The sunset and night was the best thing of the trip. The night stars were surreal. Every human should once in their lifetime get out and be in the wilderness. We live on such a beautiful planet.

The next day was the ascend to the top. The day started with a steep hike up the slope. And that slope was never ending. But this time I was only carrying a small backpack, leaving most of the stuff at the camp site. The climb was no joke. Climbing with crampons, every step after the first hour was a struggle. I started to feel some heart burn or maybe lung burn, could have been the altitude. It’s easy to just stop and rest, but the longer you rest going up, the more challenging the descend becomes. So I slowed down, and without worrying about the top, I focussed on one foot in front of the other. Sometimes, I would stop, take a few breaths, turn around and look at the beautiful scenery. Wow!! we miss all this in our daily lives.

As I reached the top, I realized that it is a false summit. The peak is further than it seems. Before you reach your goal, there are lot of mid goals, that you need to reach. And each of those smaller goals teach you patience, sincerity, and consistency.

To get stronger in your craft, consistency is the single most thing that anyone needs and should practice.

Coming down was harder than going up. By the time we were to come down, sun was strong, and most of the snow started to melt. It was scary to slide down, I was honestly scared of the steep grade. So I just switched to ‘Consistently take slower and smaller steps down’.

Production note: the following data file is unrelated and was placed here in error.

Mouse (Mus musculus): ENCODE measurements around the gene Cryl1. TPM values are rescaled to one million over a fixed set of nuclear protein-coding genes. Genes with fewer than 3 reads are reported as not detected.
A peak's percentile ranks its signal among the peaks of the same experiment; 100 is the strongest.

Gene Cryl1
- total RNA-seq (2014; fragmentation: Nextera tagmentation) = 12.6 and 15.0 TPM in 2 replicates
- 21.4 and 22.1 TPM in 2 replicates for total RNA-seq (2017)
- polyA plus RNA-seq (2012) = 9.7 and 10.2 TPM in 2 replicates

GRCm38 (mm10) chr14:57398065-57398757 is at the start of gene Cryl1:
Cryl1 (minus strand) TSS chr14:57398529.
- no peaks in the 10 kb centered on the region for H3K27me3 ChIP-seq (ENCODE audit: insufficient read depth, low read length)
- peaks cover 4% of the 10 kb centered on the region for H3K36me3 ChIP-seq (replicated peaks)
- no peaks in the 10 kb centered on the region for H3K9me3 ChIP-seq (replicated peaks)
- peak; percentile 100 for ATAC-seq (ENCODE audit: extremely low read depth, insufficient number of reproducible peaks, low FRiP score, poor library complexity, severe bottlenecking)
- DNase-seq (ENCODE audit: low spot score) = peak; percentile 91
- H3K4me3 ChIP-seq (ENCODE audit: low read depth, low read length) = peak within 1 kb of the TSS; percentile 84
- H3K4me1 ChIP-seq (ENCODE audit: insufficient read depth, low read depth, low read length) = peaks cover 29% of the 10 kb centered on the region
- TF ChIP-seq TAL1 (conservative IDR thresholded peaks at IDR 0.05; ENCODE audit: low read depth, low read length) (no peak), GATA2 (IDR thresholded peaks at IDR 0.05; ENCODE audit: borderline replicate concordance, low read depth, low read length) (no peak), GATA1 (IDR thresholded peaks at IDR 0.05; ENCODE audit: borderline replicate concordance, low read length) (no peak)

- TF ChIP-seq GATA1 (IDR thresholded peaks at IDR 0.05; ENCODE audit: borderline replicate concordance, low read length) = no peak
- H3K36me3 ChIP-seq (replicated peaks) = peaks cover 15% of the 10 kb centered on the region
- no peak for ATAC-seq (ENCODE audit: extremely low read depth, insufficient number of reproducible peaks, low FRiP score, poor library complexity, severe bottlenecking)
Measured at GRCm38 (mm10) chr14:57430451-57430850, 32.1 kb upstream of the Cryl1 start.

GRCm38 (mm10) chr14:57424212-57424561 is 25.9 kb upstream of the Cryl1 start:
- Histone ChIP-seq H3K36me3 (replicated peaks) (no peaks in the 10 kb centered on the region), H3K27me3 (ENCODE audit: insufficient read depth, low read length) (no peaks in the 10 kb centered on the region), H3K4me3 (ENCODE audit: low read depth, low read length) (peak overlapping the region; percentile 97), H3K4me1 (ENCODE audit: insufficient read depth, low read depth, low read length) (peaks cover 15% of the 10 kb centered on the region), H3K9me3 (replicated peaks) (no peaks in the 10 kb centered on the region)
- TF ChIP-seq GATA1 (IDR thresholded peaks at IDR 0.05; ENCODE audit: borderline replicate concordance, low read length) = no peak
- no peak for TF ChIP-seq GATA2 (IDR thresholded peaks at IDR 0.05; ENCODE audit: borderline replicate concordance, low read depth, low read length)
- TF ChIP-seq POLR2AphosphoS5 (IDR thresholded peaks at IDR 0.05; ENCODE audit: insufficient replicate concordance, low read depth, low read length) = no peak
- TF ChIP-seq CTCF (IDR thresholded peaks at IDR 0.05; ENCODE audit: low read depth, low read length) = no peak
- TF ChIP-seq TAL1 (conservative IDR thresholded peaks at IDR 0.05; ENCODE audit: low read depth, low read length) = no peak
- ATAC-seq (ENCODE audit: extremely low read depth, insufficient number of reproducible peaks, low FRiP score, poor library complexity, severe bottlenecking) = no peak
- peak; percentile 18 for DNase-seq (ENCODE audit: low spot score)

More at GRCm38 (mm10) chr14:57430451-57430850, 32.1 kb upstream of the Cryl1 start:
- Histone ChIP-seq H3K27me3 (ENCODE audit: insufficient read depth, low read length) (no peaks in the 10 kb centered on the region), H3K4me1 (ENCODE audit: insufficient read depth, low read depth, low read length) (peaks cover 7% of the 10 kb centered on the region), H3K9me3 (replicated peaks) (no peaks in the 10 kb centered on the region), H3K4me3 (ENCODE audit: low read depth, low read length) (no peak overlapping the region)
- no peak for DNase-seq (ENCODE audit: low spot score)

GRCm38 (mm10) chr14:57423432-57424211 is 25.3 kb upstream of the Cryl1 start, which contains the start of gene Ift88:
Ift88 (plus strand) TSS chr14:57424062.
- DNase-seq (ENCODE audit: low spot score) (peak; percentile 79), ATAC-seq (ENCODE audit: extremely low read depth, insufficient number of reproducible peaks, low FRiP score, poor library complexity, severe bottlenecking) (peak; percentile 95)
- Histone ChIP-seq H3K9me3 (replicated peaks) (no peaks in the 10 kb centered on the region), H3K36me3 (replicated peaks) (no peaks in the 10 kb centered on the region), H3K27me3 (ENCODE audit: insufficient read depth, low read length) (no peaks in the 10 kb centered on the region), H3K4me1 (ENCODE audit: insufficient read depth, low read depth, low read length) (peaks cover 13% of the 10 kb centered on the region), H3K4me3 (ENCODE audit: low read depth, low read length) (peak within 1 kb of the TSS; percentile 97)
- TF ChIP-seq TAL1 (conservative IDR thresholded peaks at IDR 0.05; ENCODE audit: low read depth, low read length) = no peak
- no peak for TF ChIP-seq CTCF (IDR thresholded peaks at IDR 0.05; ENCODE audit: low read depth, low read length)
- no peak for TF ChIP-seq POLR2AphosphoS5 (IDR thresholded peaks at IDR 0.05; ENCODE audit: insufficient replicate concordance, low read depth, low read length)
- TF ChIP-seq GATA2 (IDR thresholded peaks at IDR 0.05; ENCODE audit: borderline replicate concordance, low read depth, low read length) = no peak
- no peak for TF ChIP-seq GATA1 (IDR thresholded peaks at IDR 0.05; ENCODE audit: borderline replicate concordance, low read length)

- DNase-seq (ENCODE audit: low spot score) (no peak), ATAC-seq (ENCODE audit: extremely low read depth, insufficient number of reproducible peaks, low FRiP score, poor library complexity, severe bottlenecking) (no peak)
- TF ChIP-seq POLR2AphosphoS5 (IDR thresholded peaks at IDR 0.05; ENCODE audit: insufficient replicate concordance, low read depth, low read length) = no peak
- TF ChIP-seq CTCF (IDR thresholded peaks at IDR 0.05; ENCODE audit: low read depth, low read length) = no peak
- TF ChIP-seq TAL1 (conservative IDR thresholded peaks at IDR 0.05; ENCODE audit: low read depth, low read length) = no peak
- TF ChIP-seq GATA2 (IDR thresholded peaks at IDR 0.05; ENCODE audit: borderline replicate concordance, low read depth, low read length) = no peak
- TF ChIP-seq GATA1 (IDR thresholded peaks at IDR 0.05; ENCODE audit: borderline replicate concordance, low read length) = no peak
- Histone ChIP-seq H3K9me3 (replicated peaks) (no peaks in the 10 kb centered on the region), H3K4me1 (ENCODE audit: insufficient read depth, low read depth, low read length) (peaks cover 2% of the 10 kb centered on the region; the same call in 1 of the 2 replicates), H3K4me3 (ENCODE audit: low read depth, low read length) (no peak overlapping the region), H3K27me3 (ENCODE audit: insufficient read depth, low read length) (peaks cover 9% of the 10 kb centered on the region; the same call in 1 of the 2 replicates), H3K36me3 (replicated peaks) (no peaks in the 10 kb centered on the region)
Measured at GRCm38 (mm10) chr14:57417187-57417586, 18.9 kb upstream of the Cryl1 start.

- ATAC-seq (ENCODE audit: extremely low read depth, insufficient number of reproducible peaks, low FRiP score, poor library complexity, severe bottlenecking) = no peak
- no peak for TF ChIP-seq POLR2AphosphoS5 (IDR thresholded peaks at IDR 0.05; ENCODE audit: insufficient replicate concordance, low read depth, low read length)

From the false summit onwards, I still continued walking down, but then I saw folks sliding, and gave it a try. Sliding down was way cooler and faster :). Back to the campsite, pack up and started the hike down.

Hiking down, also seemed too long. I was exhausted. The walk felt never ending. Had a tunnel vision by now. For me the hike was not over until I stopped seeing snow. By the last hour of my hike, I almost started hating snow-sludge. Legs were tired to the point, that I kept falling and sliding, all over.

I relaxed and said “its the home stretch now”, from the point I saw the Mt Adams trailhead sign at the parking lot. I did not say it 1 mile or 1/2 mile before, I was that trashed.

For me this was the first ascent. I definitely could not have done it without the endurance training I do for triathlon.

Patience and consistency is what I got out of this.

Never focus on reaching the summit, focus on putting one foot in front of the other.

10 Reasons I love doing triathlon !!!


For bragging rights !!

Because it sounds cool !!

So that I can smile and say ‘that is cute‘, when someone says ‘I did a marathon‘.

Well on a serious note, I just love it because it makes me happy, keeps me sane, and my wife loves seeing me on the leaner side. Continue reading

Questions people ask ? ? ?

I have been asked and often asked questions related to endurance sports, and my appearance (yes I look like a star 😉 ). So let me take a stab in no particular order at the various questions..

But before that a quickie about the sport of Triathlon – Triathlon as the name says, is some sort of a marathon in three different disciplines. Yes, the one that I do, and in general involves, swimming, cycling, and running, in the same order. Continue reading